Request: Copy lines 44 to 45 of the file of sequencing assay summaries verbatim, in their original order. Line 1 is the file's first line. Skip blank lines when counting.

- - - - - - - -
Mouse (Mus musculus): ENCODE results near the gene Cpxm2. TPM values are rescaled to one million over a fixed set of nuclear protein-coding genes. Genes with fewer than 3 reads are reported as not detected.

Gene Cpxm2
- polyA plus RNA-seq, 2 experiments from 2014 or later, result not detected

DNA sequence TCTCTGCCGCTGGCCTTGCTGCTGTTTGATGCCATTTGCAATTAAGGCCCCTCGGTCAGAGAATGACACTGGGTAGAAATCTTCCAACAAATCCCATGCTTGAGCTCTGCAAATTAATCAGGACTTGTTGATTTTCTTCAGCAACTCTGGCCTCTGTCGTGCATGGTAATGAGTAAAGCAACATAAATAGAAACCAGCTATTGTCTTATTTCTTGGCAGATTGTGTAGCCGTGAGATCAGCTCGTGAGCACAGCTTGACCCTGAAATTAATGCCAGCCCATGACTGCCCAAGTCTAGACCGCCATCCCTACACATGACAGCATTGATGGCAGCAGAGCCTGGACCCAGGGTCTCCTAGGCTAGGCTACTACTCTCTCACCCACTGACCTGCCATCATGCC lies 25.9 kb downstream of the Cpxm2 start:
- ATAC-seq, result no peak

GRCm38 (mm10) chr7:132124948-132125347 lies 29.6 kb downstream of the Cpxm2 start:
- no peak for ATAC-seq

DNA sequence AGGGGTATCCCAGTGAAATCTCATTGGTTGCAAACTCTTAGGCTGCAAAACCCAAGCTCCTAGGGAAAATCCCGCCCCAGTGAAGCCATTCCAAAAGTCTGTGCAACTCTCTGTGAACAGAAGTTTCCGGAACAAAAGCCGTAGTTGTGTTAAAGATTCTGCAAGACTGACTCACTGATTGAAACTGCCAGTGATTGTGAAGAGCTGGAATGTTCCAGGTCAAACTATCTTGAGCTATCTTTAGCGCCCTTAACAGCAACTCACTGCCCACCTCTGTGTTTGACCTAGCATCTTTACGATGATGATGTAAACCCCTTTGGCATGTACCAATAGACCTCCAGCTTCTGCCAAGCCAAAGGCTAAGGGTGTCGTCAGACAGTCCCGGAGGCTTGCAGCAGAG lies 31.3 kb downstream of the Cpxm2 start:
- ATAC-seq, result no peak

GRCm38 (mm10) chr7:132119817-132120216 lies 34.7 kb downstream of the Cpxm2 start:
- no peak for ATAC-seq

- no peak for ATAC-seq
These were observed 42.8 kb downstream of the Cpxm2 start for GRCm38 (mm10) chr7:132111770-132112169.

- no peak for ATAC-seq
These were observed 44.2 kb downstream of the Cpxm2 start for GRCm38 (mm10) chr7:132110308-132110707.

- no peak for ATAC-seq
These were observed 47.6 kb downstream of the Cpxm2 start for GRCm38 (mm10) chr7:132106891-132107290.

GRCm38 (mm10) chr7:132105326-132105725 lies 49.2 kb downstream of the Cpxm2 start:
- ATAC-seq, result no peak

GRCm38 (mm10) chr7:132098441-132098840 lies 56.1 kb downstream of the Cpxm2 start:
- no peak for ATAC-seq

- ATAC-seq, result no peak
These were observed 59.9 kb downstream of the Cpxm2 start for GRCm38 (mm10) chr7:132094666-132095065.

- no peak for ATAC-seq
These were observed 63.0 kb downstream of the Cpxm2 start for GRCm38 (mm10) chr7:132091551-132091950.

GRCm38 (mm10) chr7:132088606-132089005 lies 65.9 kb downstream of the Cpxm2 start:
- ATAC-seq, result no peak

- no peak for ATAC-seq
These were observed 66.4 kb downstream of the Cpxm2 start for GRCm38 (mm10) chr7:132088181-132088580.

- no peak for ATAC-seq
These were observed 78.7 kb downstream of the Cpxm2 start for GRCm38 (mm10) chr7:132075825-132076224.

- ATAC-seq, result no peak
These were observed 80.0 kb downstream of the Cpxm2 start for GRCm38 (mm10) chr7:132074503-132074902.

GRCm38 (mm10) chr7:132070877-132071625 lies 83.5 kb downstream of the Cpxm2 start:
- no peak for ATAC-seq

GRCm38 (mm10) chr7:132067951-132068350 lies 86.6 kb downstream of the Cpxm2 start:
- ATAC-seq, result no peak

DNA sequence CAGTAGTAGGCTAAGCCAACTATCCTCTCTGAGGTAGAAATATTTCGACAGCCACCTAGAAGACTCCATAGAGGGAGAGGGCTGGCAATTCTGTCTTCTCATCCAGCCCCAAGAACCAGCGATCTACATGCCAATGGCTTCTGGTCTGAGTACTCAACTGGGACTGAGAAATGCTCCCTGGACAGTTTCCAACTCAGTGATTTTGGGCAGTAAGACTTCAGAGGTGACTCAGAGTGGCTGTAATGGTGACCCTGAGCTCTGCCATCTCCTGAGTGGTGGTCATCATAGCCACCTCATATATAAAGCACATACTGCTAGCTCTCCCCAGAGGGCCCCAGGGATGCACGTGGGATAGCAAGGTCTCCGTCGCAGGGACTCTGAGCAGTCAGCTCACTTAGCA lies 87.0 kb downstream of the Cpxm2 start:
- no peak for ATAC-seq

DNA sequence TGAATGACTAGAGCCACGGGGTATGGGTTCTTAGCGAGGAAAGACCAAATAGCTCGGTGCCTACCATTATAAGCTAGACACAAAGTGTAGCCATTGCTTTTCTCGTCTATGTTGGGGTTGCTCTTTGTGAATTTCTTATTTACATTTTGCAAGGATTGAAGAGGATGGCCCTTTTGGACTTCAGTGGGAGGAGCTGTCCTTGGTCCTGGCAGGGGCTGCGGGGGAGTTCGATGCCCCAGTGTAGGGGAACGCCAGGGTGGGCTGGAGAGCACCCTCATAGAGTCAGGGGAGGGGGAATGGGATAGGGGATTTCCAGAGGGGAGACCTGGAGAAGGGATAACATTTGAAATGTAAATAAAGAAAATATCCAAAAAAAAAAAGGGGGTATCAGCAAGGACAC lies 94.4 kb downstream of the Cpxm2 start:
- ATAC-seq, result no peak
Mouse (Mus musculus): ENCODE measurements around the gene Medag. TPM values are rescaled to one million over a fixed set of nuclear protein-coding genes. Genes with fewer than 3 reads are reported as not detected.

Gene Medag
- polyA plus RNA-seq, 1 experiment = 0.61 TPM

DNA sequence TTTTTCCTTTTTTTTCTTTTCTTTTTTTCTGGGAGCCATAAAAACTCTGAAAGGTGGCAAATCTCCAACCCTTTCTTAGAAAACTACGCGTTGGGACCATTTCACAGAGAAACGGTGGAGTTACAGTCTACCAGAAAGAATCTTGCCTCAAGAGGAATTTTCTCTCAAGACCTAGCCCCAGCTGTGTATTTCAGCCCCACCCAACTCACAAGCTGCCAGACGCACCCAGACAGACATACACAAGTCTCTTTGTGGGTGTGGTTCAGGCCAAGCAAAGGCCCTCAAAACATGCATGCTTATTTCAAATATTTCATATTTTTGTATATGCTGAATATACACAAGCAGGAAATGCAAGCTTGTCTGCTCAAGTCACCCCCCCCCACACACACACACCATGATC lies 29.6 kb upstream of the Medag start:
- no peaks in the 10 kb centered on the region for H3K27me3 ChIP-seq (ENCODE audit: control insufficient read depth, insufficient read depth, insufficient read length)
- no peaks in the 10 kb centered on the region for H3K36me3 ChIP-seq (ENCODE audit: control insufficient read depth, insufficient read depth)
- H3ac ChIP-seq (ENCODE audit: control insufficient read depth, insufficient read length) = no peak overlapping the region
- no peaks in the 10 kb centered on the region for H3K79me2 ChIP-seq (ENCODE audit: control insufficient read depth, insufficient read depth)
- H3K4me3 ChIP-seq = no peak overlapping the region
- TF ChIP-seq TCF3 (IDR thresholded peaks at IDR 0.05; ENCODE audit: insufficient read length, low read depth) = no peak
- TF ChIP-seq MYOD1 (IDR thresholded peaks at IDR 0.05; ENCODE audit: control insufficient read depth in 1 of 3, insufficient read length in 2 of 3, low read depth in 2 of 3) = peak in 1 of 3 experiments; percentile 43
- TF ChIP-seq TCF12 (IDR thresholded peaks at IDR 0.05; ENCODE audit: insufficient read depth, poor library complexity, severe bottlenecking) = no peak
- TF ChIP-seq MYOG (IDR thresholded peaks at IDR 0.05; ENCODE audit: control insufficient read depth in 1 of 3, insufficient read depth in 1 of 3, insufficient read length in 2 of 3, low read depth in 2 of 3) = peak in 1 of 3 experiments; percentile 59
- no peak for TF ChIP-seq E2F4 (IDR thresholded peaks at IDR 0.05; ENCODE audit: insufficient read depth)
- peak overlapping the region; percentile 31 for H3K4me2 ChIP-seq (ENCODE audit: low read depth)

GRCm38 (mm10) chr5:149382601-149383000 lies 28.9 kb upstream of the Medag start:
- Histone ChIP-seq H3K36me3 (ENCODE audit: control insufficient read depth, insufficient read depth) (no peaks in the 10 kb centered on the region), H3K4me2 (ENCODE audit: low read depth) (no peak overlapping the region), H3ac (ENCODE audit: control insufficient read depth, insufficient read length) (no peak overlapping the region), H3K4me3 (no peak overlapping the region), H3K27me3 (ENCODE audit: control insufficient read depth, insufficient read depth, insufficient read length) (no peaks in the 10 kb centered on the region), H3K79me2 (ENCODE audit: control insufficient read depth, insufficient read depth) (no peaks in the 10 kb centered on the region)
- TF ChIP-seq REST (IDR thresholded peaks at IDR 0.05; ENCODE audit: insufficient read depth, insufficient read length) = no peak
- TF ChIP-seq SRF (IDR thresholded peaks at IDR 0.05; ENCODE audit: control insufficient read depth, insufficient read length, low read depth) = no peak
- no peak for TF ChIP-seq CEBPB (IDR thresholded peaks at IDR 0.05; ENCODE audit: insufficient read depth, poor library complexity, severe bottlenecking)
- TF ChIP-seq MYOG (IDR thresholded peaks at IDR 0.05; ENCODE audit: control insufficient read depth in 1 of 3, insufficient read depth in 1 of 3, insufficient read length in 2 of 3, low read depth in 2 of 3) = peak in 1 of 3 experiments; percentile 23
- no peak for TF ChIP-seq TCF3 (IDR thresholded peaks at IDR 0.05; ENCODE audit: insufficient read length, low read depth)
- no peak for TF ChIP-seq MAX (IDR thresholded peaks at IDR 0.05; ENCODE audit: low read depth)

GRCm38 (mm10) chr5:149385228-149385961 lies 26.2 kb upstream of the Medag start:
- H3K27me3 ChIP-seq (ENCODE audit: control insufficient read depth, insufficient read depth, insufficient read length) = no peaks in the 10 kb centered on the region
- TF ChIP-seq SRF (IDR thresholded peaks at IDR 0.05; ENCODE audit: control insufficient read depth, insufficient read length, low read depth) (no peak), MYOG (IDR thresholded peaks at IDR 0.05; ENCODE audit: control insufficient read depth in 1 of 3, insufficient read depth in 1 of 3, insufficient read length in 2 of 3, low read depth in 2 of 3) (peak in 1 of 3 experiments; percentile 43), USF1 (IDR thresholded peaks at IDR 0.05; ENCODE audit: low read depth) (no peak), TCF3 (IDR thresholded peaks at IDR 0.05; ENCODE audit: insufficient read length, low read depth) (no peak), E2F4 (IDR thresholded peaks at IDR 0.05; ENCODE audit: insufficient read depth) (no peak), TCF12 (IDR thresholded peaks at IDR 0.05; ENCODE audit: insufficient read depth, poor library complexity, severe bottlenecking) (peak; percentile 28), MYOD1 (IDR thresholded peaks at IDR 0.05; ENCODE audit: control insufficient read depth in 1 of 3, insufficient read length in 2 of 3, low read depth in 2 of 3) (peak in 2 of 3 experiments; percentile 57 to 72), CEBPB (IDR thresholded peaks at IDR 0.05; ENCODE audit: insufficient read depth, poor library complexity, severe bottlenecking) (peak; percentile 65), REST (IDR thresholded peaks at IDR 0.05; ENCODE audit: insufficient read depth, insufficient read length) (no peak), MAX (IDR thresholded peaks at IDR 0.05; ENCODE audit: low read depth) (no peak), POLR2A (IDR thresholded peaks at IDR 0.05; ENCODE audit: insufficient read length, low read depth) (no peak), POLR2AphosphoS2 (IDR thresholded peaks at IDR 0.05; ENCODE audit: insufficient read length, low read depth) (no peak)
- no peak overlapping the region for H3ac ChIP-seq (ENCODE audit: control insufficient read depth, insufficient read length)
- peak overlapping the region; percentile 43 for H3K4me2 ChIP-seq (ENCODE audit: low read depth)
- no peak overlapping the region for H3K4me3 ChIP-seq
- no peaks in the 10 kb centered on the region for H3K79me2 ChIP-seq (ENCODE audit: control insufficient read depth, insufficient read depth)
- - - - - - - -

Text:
- polyA plus RNA-seq, 1 experiment = 0.61 TPM

DNA sequence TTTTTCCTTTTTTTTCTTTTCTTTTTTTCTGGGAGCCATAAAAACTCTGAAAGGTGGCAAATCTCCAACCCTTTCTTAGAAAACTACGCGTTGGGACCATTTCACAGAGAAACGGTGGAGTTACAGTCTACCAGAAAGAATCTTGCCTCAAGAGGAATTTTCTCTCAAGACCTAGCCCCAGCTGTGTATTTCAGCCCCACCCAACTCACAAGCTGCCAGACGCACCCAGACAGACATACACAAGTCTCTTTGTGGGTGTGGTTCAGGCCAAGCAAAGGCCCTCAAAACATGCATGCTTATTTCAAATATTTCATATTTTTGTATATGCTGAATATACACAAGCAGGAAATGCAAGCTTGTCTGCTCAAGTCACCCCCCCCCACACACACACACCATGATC lies 29.6 kb upstream of the Medag start: